If I were to categorize the effectiveness of a horror film, I would have to break it down into several elements… 1.“Fright”: Basically the BOO factor of the film or how much it jolts you out of your seat. 2.“Gross Outs”: The practice of affecting the audience with gore and excess. 3.“Dread”: How long the suspense makes you squirm before you become very uncomfortable. And finally… 4.“Horror”: How lastingly the film affects you and fills you with a sense of doom even after you’ve left the theater. This film accomplishes a rare feat by incorporating all four of these elements into one remarkable plot. Instead of actually showing a physical manifestation of “Death”, it shows him through subtleties such as the presence of wind and vague reflections seen by the victims. Even the theory behind the story is smart, fascinating and surprisingly mature for a movie focused at a teen audience. If you have a hankering to see a scary movie this year, this is your best bet so far. When I see a better one in 2000, I’ll be sure to let you know.

Although this movie is doing fairly well at the theater, I expect repeat video viewings by teenagers to vault it into success or at least, a cult hit. An excellent date movie for young couples (who like to be scared), but be prepared for a creepy, downbeat conclusion that might disturb your sleep. Although the gore is sparse, the effect is powerful and I would not recommend it for younger, sensitive viewers.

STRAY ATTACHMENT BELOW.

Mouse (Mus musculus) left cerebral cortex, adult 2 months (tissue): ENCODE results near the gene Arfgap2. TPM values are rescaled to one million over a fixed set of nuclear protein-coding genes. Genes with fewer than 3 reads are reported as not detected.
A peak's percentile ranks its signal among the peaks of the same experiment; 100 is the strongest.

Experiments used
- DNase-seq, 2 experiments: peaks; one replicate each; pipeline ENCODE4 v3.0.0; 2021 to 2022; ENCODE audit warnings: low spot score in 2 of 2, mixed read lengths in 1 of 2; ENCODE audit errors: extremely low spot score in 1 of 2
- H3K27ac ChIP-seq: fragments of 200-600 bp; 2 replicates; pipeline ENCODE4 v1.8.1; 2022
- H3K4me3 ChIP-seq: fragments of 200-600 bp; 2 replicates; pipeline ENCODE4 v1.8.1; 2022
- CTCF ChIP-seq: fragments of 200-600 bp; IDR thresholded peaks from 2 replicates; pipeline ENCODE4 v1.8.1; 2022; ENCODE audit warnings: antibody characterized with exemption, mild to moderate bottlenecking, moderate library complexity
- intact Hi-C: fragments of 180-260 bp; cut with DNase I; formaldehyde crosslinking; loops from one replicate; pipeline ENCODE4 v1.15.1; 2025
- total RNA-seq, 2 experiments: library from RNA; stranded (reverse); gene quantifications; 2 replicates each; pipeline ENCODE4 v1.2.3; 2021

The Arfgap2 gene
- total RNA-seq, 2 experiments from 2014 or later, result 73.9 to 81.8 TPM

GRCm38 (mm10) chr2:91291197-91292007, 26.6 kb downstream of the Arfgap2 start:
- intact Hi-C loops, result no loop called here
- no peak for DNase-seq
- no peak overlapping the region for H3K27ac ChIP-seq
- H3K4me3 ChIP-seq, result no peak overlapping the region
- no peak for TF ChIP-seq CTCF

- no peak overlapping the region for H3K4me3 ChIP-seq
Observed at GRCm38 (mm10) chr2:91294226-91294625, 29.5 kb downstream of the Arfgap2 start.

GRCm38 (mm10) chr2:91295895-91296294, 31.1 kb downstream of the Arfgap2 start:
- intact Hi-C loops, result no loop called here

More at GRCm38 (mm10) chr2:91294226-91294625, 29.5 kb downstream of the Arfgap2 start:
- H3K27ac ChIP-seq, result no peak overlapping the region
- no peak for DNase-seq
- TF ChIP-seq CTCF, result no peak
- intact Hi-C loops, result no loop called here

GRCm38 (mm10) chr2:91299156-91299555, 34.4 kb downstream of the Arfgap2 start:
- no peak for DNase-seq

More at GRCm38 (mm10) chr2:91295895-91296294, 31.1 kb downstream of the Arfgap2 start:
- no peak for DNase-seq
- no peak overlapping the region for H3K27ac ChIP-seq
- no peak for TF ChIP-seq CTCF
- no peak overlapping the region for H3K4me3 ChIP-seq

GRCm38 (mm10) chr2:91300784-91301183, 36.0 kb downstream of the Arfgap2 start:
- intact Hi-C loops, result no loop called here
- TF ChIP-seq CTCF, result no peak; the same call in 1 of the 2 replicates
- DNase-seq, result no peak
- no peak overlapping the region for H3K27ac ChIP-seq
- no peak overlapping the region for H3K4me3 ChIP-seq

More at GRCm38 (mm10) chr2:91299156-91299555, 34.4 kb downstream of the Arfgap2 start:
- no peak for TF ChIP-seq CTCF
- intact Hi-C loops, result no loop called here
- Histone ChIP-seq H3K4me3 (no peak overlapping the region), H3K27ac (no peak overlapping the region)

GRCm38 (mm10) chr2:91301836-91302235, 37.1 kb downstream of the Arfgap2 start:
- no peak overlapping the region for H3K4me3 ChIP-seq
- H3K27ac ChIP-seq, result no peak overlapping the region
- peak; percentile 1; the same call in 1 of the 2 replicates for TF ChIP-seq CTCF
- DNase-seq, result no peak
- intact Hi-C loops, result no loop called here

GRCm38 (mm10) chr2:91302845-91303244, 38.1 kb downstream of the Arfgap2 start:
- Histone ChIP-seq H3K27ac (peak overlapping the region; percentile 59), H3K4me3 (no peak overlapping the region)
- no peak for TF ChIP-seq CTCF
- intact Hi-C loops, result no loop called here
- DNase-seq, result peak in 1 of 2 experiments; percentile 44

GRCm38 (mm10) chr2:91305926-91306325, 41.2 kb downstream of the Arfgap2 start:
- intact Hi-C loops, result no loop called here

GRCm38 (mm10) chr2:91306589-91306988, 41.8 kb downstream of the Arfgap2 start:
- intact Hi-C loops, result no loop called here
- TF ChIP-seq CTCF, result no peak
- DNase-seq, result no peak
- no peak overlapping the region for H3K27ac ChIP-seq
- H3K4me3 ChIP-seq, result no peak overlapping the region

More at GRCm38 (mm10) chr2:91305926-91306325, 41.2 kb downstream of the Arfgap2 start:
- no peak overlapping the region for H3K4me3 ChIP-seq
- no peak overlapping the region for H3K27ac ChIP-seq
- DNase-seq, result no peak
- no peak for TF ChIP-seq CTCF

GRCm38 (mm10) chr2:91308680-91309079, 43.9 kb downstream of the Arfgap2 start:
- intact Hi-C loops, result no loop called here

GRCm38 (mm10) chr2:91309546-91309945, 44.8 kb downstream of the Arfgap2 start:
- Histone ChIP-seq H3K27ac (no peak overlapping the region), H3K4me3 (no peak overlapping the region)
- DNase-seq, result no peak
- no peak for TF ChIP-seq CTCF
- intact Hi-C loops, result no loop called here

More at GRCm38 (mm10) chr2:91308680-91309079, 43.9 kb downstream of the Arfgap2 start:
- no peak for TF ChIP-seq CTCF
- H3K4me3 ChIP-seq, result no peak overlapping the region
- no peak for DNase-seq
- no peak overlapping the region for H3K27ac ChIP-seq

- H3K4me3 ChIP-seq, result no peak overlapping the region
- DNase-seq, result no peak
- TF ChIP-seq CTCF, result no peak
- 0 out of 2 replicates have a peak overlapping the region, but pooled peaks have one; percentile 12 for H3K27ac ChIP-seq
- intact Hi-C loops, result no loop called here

Scale of 1-5: 4

Most refreshing aspect of the movie: The theory behind the plot. Instead of being latently “psychic” (now becoming a cliché in Hollywood), the main character actually develops a formula for the preservation of life and keen awareness that allows him to recognize hidden signs within his environment, warning him that death is approaching. It’s an engaging study in paranoia within society. Just when I thought I had the film figured out, it threw me for a loop and came up with something more original. I think this is largely due to a good, solid script.

Biggest gripe:
The character motivations. The main character does nothing to convince the FBI that he isn’t responsible for all of the deaths. One character can’t help but be an obnoxious jerk despite the tragedies around him. At one point, when a character is killed, no one reacts until the main character cheers in rejoice due to the fact that the death proved his “Theory” correct. Additionally, the two main characters pull a totally unbelievable move and BREAK into a morgue to take a look at one of their dead friend’s bodies. If they had cut that scene, I might have boosted it’s rating up to at least a 4 ½.

Biggest surprise:
The lasting effect of the film. When you come out of the theater, don’t be surprised if you pay a little bit more attention while crossing the street. For a short time at least, the experience of this film might make you a little more proactive about avoiding accidents. After I saw it, I went home and opened my fridge for a “Coke”. Within the colorful, red Coca-Cola 12-pack, I found two strangely misplaced “Mountain Dews”. Deciding not to tempt fate, I decided to heed the sign, give into superstition… and throw them both away. How’s that for a lasting effect?